In the intervening years since the first book, we have discovered that the effect of aliasing on targeting performance is predictable by treating aliasing as noise. This book presents a resolution metric that predicts the effect of imager blur, noise, and sampling on the probability of correctly identifying targets. This new publication includes quantitative procedures for evaluating target acquisition performance.

Part I of this book includes all of the pertinent material from Analysis of Sampled Imaging Systems. The first five chapters remain substantially the same as the previous work. These chapters introduce sampling concepts and describe the differences between shift-variant and shift-invariant systems. Chapter 2 on Fourier optics is extensively rewritten. The errors associated with assuming separability in Cartesian coordinates are discussed and examples given. The blurs associated with vibration and electronic stabilization are described. In Chapter 3 additional examples are added to better describe the SIR function. The focus of Chapters 1 through 5 remains the same, however. They provide the mathematical tools needed to analyze sampled imagers.

Part II of this new book includes Chapters 6 through 10. This new material describes electro-optical imager evaluation. Chapter 6 describes target identification experiments. These experiments quantify visual task performance. Chapter 7 describes a resolution metric that predicts the probability of identifying targets. Chapter 7 also discusses the relationship between imager resolution and field performance. Chapter 8 explains aliasing as noise theory. For some years, we have known how to predict the effect of noise on target acquisition. Aliasing as noise theory predicts the effect of aliasing on target acquisition. Chapters 9 and 10 provide details on analyzing thermal imagers and imagers of reflected light, respectively.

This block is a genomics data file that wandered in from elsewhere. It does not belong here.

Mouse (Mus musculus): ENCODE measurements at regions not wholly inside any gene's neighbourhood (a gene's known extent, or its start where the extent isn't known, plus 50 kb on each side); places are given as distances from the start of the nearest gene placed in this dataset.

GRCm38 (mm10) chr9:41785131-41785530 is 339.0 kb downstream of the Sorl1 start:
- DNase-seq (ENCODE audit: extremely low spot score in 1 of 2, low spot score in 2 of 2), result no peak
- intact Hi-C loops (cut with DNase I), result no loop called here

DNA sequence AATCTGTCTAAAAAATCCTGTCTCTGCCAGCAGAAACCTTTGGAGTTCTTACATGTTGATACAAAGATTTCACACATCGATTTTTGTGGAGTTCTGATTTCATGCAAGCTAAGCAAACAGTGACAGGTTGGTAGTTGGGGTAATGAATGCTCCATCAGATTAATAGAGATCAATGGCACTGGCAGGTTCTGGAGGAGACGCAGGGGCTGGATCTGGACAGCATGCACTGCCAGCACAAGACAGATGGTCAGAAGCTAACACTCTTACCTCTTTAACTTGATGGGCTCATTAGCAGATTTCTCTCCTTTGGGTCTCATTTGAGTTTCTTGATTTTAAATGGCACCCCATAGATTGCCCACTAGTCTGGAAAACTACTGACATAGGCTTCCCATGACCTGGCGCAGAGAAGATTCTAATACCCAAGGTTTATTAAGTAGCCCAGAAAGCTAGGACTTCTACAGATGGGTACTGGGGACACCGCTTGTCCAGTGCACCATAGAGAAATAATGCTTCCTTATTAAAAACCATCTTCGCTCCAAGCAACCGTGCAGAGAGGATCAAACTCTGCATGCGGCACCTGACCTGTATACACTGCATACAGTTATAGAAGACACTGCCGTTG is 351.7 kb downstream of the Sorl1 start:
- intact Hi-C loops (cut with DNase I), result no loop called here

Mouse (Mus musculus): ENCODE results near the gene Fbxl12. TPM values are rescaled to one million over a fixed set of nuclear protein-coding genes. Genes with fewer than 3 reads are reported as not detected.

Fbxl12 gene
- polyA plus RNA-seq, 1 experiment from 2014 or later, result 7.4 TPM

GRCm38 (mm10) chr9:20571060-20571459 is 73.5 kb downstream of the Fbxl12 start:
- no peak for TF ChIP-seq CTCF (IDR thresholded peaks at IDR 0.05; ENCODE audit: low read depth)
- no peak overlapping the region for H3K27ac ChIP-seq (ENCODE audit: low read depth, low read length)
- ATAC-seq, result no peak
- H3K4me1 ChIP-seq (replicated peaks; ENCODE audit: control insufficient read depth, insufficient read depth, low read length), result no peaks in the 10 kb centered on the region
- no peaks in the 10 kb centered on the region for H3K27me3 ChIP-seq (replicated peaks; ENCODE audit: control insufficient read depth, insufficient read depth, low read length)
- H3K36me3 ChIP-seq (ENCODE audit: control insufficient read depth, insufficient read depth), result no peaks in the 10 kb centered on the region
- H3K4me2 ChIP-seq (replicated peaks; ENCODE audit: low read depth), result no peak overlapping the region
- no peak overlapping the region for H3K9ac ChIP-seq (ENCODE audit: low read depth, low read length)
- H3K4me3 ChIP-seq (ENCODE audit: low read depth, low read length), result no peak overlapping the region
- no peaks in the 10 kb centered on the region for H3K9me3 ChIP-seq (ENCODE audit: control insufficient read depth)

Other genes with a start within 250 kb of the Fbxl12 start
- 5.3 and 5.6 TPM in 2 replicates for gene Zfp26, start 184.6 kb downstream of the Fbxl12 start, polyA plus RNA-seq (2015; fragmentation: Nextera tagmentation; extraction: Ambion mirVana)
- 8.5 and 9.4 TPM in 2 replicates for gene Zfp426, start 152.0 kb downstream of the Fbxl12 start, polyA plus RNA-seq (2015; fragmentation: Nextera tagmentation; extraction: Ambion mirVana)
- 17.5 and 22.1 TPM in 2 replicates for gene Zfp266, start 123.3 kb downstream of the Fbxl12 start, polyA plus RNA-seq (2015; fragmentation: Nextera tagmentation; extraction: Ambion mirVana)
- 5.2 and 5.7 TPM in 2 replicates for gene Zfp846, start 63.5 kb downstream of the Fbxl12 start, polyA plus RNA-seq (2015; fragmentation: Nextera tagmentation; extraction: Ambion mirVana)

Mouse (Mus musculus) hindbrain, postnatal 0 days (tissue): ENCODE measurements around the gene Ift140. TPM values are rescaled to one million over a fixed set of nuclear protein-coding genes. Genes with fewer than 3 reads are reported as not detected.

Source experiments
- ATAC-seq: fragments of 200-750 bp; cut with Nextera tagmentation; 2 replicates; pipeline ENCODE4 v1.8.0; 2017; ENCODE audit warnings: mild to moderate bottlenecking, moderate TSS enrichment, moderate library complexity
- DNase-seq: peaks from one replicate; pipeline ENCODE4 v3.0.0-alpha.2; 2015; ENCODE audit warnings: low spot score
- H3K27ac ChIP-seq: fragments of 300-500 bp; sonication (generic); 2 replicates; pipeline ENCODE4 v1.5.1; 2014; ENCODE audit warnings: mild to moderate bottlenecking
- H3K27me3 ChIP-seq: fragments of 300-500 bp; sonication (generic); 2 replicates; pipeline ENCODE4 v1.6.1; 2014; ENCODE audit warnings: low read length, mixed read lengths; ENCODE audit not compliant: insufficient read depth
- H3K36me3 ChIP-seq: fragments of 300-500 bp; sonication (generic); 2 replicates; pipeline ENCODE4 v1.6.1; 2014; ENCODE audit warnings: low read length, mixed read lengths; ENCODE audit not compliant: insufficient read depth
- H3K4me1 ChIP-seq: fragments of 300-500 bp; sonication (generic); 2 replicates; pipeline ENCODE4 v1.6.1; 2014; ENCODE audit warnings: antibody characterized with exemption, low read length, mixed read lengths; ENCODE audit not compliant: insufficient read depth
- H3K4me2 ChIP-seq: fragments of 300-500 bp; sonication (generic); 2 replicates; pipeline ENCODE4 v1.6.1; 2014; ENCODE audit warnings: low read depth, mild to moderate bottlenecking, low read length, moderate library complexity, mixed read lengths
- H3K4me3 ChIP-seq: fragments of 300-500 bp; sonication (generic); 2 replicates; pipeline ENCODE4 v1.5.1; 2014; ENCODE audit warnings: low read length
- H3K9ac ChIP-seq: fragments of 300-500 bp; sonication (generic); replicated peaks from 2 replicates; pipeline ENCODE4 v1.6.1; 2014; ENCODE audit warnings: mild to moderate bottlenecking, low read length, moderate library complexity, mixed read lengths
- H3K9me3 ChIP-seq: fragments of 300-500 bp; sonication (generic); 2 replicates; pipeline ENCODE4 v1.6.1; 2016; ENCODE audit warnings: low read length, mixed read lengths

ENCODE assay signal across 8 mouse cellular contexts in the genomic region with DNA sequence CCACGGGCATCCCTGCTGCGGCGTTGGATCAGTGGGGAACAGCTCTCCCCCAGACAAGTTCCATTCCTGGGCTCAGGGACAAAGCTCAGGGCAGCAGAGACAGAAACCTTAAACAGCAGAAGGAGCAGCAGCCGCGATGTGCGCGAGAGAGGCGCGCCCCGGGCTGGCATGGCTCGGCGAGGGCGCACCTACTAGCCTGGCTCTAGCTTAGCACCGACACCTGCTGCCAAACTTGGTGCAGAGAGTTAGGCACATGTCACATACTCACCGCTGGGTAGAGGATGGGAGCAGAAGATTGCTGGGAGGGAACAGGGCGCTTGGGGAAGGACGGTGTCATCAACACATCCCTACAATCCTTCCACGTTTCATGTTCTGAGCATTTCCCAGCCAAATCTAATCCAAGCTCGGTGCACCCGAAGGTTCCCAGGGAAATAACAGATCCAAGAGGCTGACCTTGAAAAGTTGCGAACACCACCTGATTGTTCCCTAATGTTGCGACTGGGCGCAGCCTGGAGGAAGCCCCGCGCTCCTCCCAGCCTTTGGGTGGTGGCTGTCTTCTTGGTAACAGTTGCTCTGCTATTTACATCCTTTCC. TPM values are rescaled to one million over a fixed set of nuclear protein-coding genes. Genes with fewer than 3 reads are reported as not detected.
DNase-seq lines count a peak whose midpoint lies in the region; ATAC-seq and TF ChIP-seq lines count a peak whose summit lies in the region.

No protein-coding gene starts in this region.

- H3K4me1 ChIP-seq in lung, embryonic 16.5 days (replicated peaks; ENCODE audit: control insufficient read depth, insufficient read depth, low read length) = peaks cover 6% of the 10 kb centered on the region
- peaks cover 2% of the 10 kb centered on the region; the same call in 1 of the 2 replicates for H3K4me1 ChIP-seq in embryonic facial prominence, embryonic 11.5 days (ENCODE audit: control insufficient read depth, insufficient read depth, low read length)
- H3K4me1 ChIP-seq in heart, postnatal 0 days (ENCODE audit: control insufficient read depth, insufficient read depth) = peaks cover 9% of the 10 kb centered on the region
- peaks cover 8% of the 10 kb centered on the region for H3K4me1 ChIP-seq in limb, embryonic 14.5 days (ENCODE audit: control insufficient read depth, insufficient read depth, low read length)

Part III provides computer programs that implement the theory. These programs calculate the resolution of thermal and reflected light imagers. The programs are used to evaluate expected target acquisition performance and to compare imagers and assess the benefit or penalty of design changes.

Information is also provided to help make realistic assessments of imager performance. The book discusses optical performance and provides the characteristics of typical, good, and ideal lens systems. The book also contains information on a variety of display formats and interfaces. Detailed information on available focal plane arrays (FPAs) is also provided. The information is presented in written form and is also coupled to the computer programs.

Particular emphasis is placed on theory and practice for the wide variety of available infrared FPAs. Technologies represented include InSb, HgCdTe, QWIP, and uncooled thermal arrays. Information is provided on the quantum efficiency, blur, crosstalk, and noise characteristics of each technology. The detector and array dimensions of available FPAs are provided. The availability of current information on optics, display, and FPA subassemblies allows the model user to make quick and realistic performance assessments of electro-optical imager designs.

Richard H. Vollmerhausen
Donald A. Reago, Jr.
Ronald G. Driggers

February 2010